Monday, April 18, 2011

Had to Share

I read this today, and I had to share it with you.  I can totally relate to all of the thoughts listed in this article.  Yes, I have four boys, but if you know me, you know that a daughter was in my dreams.  During each pregnancy, I was always ready to fire up my monogramming machine to put Mary Catherine on any and everything.  I am so richly blessed with my dear boys and will wait for wonderful daughters-in-law one day, instead. 


Wanting Daughters, Getting Sons

When I set out to find guest bloggers, my goal was to find parents whose life equations were made of different variables than mine, to reflect the range of ways to be a parent. Enter Allison Tate, who, lives in a house full of boys, and sometimes feels lost amid the testosterone.
Yes, Allison’s life is different — after a career in TV and film development, she is now a stay-at-home mom in central Florida, while I stayed in the work force. She has three children, I stopped at two. But the true difference is that she’s in the middle of it — raising three sons ages 6, 4 and 16 months. My tales of those stages are memories while hers are immediate. I have the benefit of hindsight; she has the edge of the moment.
Listening to her describe her feeling that she is not living the life she’d expected brought a particular pang of recognition. Like Allison, I always assumed I would have daughters. And I admire her honesty here in describing how she is still coming to terms with the fact that she will not.
When I conceived my first child, I wanted more than anything for him to be a girl. I whispered at night to my burgeoning belly, “Be a girl,” much to my husband’s horror and dismay. It’s not that I didn’t want a son. It’s just that I wanted to know for sure I would be able to have a daughter, and so having one first would get that worry out of the way.

I had been planning my whole life to be the mother of a daughter. I had mothered 22 Cabbage Patch Kids, named all my Madame Alexander dolls, and signed imaginary Christmas cards with the names of the children I would someday have.

My future daughter had a lot of Anne of Green Gables and Ramona Quimby to look forward to, as well as French braids and tutus and Mary Janes and apron dresses. She was going to watch “Felicity” marathons with me and ogle the new J. Crew catalog and have annual viewings of “It’s a Wonderful Life” with me under a blanket with hot chocolate and lots of whipped cream. She was going to be, I thought, my best friend. You know, until she reached her teenage years and all. But that would take a loooong time, and then she would come back to me and we could plan a wedding together and I could watch her fall in love and have babies of her own.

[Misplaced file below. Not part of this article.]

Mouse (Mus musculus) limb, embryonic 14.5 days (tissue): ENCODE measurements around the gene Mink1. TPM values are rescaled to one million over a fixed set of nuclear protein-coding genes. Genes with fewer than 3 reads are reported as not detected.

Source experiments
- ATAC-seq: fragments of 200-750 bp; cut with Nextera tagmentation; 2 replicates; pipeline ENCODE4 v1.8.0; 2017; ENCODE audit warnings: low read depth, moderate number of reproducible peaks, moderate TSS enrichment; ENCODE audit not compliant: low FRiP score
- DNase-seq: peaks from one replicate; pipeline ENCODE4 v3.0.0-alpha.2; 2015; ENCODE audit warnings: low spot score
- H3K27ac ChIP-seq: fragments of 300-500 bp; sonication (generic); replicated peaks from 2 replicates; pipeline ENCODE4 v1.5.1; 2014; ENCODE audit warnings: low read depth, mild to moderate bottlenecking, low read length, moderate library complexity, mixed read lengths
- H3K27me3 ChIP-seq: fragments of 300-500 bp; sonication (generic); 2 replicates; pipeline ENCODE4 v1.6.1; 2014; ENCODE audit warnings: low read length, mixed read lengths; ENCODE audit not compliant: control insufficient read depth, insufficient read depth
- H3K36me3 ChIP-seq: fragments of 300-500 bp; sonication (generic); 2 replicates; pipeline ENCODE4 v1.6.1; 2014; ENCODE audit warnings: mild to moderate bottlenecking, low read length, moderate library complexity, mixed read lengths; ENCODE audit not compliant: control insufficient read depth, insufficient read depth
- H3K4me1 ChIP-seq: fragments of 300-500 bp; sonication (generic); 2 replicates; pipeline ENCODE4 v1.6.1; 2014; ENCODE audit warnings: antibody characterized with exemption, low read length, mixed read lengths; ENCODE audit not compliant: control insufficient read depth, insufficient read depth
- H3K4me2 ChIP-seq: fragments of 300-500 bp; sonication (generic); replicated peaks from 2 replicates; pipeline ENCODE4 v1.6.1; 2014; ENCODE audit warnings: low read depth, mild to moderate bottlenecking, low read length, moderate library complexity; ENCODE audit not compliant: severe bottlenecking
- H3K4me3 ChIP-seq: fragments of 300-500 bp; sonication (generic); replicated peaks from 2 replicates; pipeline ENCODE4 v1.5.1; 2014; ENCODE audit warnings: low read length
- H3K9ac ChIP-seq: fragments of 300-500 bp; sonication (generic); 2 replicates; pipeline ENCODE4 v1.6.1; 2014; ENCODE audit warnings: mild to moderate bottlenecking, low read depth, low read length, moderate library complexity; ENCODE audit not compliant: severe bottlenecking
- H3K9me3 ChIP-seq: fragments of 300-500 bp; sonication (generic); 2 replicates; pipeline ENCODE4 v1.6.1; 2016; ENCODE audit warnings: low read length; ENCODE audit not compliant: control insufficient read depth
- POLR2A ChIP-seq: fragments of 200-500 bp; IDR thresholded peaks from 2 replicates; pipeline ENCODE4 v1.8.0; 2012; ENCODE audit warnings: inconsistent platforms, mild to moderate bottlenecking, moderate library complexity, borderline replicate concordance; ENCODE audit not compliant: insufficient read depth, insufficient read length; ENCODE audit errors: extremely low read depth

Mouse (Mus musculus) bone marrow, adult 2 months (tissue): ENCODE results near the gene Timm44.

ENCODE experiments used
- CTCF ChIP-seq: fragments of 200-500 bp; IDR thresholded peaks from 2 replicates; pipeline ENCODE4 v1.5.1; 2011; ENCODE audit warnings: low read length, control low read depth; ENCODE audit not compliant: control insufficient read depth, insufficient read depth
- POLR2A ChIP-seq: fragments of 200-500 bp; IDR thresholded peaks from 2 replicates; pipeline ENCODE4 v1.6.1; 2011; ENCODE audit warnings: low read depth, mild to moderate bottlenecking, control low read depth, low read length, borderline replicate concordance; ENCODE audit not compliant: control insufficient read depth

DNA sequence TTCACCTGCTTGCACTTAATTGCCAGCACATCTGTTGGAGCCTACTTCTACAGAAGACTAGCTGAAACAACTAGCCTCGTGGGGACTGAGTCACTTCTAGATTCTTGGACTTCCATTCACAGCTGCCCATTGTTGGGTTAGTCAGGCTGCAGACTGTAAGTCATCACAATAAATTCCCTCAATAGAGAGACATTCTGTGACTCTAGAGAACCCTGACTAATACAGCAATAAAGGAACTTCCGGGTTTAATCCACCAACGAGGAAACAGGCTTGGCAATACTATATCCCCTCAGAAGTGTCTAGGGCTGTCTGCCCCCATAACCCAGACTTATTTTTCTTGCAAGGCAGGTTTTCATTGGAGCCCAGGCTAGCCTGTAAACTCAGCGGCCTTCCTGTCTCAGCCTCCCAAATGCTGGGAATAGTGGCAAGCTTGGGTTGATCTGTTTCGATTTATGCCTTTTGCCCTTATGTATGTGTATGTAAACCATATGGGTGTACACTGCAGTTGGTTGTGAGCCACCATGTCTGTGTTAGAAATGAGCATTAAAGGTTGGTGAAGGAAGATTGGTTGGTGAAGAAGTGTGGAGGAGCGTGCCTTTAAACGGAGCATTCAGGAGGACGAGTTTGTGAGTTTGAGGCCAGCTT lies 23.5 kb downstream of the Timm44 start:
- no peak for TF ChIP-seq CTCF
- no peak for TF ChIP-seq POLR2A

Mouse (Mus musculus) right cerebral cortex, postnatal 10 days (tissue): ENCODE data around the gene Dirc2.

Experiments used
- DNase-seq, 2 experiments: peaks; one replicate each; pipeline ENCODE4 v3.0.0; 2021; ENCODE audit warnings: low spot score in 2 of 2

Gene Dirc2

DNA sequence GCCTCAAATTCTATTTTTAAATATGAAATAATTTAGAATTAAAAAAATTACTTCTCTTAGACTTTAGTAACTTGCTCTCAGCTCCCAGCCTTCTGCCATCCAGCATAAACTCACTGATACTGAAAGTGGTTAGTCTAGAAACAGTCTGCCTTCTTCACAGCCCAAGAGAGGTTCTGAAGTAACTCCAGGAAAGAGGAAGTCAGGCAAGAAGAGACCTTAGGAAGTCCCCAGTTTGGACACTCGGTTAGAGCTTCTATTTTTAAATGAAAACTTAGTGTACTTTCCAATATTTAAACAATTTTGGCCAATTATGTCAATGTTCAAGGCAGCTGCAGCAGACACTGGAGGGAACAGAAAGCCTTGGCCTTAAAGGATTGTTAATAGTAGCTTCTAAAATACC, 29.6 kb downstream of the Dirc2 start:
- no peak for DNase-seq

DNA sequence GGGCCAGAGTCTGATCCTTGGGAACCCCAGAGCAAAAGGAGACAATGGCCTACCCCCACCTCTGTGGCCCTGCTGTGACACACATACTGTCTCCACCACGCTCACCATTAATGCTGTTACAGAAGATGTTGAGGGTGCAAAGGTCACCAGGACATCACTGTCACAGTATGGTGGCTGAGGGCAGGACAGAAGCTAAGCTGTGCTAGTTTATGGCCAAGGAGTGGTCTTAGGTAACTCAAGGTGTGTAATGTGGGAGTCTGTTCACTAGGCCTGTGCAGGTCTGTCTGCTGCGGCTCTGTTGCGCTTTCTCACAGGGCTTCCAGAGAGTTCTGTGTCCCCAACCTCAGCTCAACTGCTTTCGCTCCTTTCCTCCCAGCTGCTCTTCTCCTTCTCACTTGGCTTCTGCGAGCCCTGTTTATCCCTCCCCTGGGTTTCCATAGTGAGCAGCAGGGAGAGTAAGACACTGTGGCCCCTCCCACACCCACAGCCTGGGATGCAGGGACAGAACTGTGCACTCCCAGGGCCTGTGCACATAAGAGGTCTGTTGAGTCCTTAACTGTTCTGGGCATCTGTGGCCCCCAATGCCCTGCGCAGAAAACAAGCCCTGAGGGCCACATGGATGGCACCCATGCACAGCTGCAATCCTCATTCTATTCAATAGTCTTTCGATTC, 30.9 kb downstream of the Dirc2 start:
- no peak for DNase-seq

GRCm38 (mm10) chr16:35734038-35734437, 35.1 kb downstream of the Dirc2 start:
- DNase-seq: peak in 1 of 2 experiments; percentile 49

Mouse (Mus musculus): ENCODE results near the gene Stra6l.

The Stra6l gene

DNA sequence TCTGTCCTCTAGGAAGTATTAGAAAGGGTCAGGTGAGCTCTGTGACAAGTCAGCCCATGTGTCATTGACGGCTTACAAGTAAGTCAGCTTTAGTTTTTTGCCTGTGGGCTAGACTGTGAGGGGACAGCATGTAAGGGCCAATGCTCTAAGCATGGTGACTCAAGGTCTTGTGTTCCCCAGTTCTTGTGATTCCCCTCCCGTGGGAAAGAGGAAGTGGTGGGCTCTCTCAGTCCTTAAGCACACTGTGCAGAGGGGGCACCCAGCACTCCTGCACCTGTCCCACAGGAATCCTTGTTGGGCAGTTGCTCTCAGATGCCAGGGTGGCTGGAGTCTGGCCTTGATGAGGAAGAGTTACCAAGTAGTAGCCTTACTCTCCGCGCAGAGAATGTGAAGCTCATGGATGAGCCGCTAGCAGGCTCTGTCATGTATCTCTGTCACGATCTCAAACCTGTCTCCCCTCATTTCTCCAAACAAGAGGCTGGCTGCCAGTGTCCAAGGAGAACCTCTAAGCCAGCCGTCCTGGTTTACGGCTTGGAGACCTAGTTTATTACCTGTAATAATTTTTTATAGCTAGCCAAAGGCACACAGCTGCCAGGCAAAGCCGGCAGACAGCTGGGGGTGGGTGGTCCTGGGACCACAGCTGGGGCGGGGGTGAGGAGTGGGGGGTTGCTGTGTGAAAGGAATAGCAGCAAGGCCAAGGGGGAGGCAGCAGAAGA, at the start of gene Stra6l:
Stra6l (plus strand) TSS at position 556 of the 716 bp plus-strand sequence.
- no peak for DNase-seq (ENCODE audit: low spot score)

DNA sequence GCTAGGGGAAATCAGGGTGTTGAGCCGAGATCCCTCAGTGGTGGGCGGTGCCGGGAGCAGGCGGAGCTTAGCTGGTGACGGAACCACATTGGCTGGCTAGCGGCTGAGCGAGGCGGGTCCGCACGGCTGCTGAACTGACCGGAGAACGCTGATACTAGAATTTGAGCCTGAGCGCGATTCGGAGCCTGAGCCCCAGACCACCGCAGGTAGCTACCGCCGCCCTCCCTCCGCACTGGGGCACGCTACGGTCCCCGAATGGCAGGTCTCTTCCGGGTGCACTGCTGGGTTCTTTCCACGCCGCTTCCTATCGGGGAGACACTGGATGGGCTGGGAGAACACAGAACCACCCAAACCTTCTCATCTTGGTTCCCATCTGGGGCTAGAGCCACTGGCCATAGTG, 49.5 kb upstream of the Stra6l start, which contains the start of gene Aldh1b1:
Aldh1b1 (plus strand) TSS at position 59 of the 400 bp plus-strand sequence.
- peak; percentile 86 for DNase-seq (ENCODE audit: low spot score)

My worst nightmare, back then, was that I would end up being a Mom of Boys, one of those women with a “practical” haircut and flat shoes who spent her afternoons at the baseball field and washed a lot of sweaty athletic clothes. A Mom of Boys bought a lot of boring clothes for her children — polo shirts and khaki shorts and Nike trainers. She was looked on with pity by the Moms of Girls, who color-coordinated with their daughters and took them on trips to the American Girl store and “The Nutcracker” and who had princess birthdays and tea parties with their mommy friends.

As you have probably guessed, my first child defied me, as he continues to do to this day, and was, indeed, a boy. And I loved him with all my heart. But when I conceived my second child unexpectedly, I thought for sure it was fate. I wasn’t yet ready for another, so surely this one would be a girl. …

Nope, another boy. A sweetheart of a boy. A really, really good little guy. Then we had our third child, our last child, a child I thought for sure would be a little tomboy sister and … all of a sudden, here I am: Mom of Boys.

I now see it as a challenge to redefine this whole Mom of Boys thing. I’m not giving up my ribbon flip-flops and I am not giving up my Vera Bradley diaper bag. I still wear lip gloss and I do not in any way have a practical haircut. I can play Star Wars and Transformers, but I draw the line at Pokémon — I don’t do anime.

I trudge out to the soccer fields, and root for teams where the girls are the stars, if only because they are heads taller than the boys. I drool over their cute little pink Pumas and make sure my own boys have the cutest soccer water bottles and cute haircuts and cute backpacks. And I am making new literary lists full of Henry Huggins and “Superfudge” and the Hardy Boys and Magic Tree Houses. I’m still going to read them “Anne of Green Gables,” because they need to know about strong female characters (like their mother). They are still going to have to watch “It’s a Wonderful Life” with me so they can see what a wonderful character George Bailey is. I want sons like George Bailey — sons who make good, close friendships and who can dream big dreams and who fall in love.

As I raise my children, I am forever conscious that I am raising little men. I want them to be men who take responsibility, who aren’t afraid of commitments and who thrill to the thought of a challenge or an adventure. I want them to be both spontaneous and thorough. I want them to be able to cry and show emotion. I want them to love and be loved.

They’re all the same wishes I would have had for daughters, when it comes down to it.

The clothes just aren’t quite as cute.

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